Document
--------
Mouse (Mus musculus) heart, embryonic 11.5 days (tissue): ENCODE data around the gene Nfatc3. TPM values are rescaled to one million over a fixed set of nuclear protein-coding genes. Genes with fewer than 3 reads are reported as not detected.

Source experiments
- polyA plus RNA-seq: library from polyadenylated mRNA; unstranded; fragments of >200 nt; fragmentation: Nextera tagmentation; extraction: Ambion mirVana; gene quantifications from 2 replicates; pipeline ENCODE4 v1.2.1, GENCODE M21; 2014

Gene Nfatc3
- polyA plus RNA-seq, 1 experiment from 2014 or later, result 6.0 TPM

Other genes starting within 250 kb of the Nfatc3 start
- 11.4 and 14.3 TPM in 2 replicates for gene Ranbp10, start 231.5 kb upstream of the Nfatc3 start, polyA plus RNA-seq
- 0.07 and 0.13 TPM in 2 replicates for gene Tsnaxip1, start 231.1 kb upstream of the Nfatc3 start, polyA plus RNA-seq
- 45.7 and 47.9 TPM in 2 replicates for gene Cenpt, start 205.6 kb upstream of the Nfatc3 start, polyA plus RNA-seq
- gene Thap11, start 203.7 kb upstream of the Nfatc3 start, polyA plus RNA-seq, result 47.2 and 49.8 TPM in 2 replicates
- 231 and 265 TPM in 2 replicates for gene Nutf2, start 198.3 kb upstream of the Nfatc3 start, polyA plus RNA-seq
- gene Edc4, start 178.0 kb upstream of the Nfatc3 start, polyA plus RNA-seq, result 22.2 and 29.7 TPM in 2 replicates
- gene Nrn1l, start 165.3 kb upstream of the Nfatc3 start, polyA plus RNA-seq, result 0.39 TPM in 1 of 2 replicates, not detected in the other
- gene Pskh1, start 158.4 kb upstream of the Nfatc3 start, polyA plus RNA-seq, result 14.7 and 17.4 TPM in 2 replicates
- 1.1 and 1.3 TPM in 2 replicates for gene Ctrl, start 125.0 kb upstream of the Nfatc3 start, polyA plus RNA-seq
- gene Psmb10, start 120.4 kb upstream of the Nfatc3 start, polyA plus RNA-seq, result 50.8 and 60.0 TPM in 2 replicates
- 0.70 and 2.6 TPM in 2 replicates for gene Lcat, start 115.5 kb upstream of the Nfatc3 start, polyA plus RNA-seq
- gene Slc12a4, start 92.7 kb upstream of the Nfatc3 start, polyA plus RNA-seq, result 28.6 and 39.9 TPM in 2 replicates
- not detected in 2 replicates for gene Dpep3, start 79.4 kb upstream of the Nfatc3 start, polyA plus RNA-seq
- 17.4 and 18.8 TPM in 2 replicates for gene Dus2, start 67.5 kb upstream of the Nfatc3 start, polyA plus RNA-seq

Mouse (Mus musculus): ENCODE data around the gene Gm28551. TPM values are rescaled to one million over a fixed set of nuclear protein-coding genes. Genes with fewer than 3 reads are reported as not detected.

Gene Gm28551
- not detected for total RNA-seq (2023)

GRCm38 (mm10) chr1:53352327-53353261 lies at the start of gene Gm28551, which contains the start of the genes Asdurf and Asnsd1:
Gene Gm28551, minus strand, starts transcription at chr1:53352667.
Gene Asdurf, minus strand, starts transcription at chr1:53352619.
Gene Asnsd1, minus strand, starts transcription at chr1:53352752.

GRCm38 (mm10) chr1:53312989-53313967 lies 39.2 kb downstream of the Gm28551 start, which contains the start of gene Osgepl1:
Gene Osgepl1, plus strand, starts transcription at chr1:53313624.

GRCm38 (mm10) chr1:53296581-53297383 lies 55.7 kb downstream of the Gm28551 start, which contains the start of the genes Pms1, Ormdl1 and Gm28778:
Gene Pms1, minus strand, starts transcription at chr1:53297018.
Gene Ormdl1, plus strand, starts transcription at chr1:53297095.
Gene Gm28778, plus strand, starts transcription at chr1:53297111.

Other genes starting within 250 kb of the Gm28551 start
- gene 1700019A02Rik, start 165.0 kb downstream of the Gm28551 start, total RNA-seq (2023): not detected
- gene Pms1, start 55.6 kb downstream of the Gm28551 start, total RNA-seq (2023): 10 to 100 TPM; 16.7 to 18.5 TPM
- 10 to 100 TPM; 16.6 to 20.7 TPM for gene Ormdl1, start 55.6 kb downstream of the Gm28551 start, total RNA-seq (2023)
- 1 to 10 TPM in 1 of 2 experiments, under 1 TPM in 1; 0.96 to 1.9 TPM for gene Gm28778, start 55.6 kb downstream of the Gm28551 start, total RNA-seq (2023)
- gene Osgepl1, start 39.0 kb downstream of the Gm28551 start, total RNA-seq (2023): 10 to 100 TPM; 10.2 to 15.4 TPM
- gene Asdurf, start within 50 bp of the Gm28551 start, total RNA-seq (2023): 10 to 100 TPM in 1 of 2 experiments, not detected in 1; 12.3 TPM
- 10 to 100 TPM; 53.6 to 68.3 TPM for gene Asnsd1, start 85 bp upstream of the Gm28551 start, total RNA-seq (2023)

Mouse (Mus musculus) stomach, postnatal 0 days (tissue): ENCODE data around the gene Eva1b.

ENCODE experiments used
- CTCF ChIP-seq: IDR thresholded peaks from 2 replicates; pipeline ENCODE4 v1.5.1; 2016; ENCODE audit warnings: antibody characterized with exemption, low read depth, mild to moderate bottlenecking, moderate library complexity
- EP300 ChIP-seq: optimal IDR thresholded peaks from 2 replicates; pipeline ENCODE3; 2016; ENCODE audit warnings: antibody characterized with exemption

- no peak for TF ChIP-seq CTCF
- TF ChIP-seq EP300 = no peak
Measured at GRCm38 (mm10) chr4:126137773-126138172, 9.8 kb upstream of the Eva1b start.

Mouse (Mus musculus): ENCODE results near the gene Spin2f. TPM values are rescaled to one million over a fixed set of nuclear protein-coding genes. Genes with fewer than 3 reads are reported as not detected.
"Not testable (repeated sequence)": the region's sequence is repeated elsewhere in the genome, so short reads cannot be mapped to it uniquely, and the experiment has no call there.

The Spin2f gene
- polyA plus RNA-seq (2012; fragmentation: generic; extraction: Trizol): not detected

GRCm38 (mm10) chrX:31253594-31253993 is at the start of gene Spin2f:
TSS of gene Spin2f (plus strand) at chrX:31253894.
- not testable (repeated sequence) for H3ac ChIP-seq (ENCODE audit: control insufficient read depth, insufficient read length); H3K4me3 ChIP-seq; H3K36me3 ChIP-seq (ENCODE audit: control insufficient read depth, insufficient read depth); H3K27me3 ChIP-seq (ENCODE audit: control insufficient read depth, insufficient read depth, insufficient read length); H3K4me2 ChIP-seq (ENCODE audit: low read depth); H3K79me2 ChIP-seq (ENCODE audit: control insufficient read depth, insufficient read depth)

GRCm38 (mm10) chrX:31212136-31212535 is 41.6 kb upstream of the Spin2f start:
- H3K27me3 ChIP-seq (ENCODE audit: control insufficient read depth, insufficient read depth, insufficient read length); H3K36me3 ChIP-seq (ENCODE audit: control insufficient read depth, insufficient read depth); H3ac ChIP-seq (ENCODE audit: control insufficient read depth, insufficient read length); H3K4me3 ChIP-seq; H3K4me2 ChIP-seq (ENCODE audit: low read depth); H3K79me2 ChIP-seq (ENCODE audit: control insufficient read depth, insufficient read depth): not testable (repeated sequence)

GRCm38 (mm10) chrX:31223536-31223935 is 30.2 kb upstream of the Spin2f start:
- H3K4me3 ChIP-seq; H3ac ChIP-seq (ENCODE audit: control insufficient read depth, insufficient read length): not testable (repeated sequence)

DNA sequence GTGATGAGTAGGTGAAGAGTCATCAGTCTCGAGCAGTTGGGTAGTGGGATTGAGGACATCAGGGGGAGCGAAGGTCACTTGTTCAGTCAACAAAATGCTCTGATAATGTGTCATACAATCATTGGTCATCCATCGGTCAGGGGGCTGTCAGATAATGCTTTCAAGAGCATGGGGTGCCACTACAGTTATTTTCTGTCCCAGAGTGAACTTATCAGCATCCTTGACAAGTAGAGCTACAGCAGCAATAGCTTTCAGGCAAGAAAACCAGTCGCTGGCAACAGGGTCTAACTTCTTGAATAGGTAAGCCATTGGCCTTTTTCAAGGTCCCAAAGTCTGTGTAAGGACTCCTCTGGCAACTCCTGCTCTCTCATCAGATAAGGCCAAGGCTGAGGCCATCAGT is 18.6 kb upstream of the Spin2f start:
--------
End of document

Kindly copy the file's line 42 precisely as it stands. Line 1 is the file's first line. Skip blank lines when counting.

Mouse (Mus musculus) stomach, postnatal 0 days (tissue): ENCODE data around the gene Eva1b.